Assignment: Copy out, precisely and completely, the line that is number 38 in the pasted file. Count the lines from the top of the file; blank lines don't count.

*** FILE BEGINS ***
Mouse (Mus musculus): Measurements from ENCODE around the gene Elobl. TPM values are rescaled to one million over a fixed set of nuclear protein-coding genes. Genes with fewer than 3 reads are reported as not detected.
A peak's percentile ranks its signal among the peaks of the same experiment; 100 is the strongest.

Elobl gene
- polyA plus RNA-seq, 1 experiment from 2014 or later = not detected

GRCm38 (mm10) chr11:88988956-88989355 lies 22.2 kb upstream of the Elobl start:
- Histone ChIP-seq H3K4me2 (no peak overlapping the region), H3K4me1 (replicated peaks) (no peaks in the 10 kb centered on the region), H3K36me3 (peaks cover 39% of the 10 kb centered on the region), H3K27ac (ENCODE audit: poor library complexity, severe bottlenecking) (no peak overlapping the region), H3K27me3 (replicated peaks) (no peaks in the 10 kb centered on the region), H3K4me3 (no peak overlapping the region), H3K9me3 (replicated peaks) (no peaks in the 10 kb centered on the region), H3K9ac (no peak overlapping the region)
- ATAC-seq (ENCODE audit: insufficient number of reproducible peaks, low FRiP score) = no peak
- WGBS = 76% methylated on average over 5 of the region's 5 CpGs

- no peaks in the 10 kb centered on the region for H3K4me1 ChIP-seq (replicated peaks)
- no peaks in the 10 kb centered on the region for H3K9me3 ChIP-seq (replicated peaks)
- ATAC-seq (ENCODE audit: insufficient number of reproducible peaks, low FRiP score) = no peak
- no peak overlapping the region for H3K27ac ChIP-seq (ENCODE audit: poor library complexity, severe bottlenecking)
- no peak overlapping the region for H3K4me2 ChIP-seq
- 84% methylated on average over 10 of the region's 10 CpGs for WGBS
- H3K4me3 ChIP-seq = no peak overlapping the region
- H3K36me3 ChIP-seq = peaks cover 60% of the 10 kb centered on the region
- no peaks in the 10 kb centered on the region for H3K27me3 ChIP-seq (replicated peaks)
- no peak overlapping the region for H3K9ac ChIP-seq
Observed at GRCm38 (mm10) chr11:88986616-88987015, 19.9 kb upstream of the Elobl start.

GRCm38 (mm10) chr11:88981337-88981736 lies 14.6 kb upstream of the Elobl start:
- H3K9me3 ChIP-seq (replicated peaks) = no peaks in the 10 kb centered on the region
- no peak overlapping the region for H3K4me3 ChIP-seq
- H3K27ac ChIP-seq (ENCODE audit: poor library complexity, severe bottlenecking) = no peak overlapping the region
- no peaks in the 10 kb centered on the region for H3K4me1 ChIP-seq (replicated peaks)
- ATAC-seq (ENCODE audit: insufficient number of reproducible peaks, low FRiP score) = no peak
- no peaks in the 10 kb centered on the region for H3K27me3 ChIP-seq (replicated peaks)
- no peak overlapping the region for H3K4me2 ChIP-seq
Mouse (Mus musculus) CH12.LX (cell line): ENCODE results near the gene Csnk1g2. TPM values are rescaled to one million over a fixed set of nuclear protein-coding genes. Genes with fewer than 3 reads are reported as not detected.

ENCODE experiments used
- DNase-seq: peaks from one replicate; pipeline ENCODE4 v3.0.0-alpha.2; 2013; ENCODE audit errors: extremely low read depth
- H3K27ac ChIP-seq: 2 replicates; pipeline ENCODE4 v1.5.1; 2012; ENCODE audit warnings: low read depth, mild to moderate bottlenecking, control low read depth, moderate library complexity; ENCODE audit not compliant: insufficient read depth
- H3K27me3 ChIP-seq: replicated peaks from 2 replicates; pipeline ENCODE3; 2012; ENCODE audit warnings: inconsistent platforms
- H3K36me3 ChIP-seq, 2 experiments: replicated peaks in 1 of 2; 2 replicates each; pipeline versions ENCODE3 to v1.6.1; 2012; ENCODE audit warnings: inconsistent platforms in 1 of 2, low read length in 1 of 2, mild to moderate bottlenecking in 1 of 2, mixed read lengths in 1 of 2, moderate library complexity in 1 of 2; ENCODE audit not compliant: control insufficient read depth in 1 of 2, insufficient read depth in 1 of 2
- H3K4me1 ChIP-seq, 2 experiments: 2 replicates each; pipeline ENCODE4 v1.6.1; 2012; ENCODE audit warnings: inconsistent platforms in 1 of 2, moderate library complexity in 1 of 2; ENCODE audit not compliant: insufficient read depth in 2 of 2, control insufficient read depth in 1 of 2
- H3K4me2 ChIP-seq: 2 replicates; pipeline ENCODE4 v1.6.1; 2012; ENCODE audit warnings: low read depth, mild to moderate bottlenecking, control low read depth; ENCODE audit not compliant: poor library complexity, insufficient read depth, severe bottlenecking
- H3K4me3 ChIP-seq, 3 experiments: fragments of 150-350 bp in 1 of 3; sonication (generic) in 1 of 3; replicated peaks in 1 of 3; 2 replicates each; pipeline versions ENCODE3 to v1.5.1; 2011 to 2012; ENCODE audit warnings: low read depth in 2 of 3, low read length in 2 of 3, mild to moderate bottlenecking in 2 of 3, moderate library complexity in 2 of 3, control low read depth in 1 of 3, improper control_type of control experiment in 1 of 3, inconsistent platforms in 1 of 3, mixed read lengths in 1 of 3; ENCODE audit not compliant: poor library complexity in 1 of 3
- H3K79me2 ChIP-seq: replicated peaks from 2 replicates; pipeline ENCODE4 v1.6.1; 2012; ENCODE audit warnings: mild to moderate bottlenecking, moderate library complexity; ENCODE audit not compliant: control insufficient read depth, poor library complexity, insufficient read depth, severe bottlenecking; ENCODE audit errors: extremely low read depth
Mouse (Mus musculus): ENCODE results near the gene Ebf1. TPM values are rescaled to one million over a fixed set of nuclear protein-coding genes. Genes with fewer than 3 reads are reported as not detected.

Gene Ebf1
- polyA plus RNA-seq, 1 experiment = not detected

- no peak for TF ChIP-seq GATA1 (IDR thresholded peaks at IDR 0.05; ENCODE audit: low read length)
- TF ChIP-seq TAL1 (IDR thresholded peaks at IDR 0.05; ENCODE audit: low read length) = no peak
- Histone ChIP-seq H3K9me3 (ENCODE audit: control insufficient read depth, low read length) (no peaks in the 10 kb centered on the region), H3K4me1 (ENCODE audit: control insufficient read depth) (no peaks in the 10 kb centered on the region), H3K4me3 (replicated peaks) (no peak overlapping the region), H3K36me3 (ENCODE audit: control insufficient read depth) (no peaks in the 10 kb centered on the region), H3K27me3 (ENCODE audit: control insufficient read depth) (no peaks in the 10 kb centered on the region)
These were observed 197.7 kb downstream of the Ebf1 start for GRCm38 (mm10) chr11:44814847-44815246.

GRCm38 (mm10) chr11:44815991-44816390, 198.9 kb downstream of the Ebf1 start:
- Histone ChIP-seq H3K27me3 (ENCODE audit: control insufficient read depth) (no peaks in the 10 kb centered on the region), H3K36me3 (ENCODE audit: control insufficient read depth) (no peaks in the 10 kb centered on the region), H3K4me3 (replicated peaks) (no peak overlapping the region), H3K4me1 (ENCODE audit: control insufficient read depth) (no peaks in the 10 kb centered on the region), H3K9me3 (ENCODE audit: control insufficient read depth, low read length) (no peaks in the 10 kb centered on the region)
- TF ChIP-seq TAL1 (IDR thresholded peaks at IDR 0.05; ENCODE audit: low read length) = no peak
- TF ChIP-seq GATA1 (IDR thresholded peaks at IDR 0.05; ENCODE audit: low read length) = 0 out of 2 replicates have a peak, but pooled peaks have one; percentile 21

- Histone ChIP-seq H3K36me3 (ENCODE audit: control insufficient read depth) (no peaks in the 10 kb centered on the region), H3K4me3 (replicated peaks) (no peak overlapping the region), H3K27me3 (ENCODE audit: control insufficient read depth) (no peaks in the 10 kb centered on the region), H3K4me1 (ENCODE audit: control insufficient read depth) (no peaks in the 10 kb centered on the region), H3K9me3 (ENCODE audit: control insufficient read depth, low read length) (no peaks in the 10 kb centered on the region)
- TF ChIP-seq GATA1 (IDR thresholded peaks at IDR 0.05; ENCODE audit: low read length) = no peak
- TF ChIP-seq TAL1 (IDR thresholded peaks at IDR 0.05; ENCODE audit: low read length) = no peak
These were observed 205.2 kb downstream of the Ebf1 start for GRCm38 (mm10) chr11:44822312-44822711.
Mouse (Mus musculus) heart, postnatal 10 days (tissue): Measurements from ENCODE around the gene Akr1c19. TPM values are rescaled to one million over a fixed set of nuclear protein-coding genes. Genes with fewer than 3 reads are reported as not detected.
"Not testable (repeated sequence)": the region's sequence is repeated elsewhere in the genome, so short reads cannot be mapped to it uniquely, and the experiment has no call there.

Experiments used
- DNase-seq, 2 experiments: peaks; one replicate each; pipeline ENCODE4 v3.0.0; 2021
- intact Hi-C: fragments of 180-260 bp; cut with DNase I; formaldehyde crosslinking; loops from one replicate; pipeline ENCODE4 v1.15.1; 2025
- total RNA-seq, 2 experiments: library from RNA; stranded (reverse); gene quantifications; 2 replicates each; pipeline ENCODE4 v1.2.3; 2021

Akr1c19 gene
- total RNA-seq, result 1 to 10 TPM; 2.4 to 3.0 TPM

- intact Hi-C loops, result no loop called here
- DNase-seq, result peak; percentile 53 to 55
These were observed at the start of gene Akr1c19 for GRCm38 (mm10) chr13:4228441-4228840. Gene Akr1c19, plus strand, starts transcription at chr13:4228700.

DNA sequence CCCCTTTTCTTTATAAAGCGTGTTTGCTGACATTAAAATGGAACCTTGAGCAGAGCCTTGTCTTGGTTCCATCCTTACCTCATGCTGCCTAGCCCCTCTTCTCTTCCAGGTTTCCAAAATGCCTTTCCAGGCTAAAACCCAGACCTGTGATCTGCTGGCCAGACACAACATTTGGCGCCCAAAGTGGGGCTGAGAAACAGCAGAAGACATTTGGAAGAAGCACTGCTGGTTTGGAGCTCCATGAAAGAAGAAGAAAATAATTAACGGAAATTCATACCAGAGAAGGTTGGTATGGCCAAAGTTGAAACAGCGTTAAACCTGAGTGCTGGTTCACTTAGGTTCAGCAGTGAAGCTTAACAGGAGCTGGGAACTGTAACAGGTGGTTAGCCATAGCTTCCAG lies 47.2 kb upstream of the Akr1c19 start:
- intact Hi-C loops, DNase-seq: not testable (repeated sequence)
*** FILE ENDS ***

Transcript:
Mouse (Mus musculus): ENCODE results near the gene Ebf1. TPM values are rescaled to one million over a fixed set of nuclear protein-coding genes. Genes with fewer than 3 reads are reported as not detected.